Haspel refused to recuse herself from decisions on declassifying her own role in torture

In the run-up to the confirmation hearing, the CIA selectively declassified parts of Haspel’s record that paint her in a positive light, prompting senators to demand that more information be released.

As acting director of the CIA, Haspel has the authority to declassify documents about her own record. Under questioning from Sen. Angus King (I-Maine), Haspel admitted that she is the one who decides which documents the CIA will release, and she later refused to commit to recusing herself from the process.

By choosing which information about her own record is made public, Haspel effectively gets to decide which questions can be answered at the committee’s public hearing and which questions must be asked at the classified hearing. It would also raise significant conflict-of-interest concerns if Haspel, as CIA director, makes these decisions in response to Congressional requests for transparency or in court cases.

Haspel misrepresented the torture tapes

Under questioning from Sen. Dianne Feinstein (D-Calif), Haspel said that only one detainee was depicted in the 92 destroyed videotapes depicting the use of torture. Haspel drafted the cable ordering their destruction but strongly denied having a role in issuing the cable.

However, according to a document obtained in an ACLU Freedom of Information Act lawsuit, there were not one but two detainees featured in the videos, Abu Zubaydah and Abd Al-Rahim Al-Nashiri. Haspel was supervisor of the CIA black site where Nashiri was waterboarded and subjected to other torture tactics.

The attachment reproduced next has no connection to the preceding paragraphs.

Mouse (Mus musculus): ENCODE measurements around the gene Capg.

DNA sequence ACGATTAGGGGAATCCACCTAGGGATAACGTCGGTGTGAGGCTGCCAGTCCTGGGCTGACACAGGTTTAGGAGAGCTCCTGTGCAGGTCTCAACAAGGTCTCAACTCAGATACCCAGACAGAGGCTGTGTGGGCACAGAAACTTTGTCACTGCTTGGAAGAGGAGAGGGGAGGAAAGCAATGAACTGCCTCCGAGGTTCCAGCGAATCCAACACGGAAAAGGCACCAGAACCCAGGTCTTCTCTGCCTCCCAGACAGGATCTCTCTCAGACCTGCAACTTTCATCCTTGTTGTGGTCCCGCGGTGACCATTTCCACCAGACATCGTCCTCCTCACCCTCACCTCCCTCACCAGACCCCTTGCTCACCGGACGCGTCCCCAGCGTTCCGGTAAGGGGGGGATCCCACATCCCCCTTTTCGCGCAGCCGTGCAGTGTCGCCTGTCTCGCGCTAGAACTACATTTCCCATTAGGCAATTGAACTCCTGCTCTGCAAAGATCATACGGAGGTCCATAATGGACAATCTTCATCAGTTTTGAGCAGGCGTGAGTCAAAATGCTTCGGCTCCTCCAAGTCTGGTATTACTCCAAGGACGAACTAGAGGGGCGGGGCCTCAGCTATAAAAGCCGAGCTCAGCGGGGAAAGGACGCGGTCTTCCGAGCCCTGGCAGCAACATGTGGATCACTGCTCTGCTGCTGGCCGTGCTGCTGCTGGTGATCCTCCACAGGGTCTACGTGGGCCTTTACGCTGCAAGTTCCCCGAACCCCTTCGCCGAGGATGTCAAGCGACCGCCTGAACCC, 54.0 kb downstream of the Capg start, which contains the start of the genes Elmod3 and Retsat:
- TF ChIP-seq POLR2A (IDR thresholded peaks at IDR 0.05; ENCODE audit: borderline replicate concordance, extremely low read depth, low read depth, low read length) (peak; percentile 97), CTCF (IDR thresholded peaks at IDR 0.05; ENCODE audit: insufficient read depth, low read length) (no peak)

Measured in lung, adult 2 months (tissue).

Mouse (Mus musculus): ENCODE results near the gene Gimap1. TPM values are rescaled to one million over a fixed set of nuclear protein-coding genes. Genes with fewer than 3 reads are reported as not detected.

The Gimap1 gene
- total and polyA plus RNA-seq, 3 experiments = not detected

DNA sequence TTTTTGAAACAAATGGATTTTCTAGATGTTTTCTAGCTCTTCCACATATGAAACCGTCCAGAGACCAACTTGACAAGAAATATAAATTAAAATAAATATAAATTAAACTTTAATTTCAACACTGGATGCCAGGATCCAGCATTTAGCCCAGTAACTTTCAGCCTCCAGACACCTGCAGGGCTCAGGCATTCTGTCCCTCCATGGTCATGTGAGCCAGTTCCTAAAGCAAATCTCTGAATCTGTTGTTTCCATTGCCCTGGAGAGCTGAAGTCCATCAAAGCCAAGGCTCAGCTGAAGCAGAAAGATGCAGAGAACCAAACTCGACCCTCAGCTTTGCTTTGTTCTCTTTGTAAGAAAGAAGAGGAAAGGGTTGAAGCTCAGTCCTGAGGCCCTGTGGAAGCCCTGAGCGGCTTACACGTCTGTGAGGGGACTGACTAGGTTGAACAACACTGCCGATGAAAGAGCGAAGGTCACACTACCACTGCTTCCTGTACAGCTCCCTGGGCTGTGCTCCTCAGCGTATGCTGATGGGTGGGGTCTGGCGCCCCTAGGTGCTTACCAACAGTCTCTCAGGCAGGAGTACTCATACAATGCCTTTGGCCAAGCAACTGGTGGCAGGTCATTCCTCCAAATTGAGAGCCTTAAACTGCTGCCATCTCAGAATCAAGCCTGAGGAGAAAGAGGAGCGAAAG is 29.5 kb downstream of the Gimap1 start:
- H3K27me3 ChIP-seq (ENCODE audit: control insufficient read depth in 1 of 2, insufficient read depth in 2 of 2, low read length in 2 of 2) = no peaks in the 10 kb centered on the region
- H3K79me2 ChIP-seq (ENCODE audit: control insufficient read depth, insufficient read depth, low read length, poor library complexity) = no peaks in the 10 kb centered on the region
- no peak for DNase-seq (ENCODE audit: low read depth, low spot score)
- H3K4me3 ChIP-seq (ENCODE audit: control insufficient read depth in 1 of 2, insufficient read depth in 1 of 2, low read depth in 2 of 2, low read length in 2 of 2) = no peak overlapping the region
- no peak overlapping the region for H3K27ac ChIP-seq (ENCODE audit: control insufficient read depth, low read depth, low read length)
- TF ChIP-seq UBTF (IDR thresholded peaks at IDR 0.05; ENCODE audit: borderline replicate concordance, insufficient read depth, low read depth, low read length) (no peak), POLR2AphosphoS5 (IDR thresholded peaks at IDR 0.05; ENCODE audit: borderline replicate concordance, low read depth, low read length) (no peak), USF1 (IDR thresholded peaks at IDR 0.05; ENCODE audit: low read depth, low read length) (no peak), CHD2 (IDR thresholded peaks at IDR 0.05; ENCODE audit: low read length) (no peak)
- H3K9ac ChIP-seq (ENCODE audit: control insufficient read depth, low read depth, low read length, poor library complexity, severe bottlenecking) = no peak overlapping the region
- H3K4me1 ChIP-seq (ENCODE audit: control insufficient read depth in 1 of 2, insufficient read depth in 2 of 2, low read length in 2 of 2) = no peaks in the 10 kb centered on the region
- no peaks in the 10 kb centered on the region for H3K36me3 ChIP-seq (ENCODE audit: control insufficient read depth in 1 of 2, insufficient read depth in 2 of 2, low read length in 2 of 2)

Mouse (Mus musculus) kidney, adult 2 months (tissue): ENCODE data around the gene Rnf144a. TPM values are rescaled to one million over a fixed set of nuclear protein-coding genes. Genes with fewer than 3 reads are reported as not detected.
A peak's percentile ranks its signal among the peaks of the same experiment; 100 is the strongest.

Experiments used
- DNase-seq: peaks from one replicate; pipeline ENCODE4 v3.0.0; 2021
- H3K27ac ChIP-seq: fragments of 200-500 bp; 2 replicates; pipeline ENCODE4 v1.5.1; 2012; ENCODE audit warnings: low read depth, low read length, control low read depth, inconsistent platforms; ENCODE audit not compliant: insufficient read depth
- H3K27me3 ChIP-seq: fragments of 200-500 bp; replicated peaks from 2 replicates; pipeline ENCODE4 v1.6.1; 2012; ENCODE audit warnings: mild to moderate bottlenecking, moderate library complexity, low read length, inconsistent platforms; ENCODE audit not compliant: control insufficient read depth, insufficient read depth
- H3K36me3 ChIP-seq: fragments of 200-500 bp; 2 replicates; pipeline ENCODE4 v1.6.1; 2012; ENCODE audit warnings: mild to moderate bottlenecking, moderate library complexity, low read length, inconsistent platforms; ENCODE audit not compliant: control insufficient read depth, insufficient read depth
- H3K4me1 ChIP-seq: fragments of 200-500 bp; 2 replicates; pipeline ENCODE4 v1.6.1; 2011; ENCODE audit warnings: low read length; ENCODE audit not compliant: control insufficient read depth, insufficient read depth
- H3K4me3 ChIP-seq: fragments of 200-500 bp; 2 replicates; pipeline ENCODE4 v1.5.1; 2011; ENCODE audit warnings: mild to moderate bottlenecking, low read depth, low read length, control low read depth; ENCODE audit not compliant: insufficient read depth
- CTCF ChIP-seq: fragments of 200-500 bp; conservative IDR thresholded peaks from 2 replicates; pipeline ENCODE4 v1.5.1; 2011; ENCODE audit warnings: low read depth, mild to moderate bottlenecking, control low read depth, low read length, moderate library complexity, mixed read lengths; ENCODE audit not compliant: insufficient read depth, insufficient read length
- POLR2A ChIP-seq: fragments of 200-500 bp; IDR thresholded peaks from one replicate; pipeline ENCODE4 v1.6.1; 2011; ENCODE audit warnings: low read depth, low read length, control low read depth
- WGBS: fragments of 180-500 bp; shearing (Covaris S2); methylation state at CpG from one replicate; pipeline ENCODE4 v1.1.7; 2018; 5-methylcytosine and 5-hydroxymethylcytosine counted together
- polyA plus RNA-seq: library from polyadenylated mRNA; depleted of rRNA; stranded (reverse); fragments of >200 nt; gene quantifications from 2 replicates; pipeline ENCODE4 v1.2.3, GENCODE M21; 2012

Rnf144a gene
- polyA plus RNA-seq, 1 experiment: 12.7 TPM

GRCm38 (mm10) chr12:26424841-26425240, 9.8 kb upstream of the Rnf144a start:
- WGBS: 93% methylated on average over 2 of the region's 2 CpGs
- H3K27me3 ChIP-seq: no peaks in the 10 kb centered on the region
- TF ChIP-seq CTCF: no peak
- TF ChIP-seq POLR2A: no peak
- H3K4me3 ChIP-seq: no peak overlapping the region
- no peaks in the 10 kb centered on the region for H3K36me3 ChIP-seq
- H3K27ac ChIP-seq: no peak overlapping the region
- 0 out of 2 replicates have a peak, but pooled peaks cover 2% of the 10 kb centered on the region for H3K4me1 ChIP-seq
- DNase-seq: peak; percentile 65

Haspel evaded questions about Trump’s views on torture

Haspel demurred when asked about Trump’s views of torture, insisting that while she would not want to restart torture, she didn’t think “the president would ask me to do that.”

Trump, of course, has in the past advocated for torture tactics “worse” than waterboarding and even said on the campaign trail that he would order officials to take illegal actions like torture. Such inhumane abuse is something that our officials should be repudiating as loudly as possible, not brushing aside.

She also faced questioning about a potential Trump loyalty pledge.

Last June, former FBI Director James Comey testified before the same committee that President Trump asked him for a pledge of personal loyalty.

Sen. Reed asked Haspel what she would do in such a scenario and if she would inform Congress if Trump made the same request of her. While Haspel said she would not fulfill a pledge of loyalty to Trump, she declined to say that she would tell Congress about such a request, instead saying, “It’s a hypothetical. I don’t think it’s going to occur.”

“It does not seem to be hypothetical,” Reed responded. “People have alleged that has happened already.”

Beyond her actual record, the Senate must consider both moral judgment and commitment to transparency and congressional oversight in assessing any nominee for director of the CIA. Haspel raised more questions than she answered today.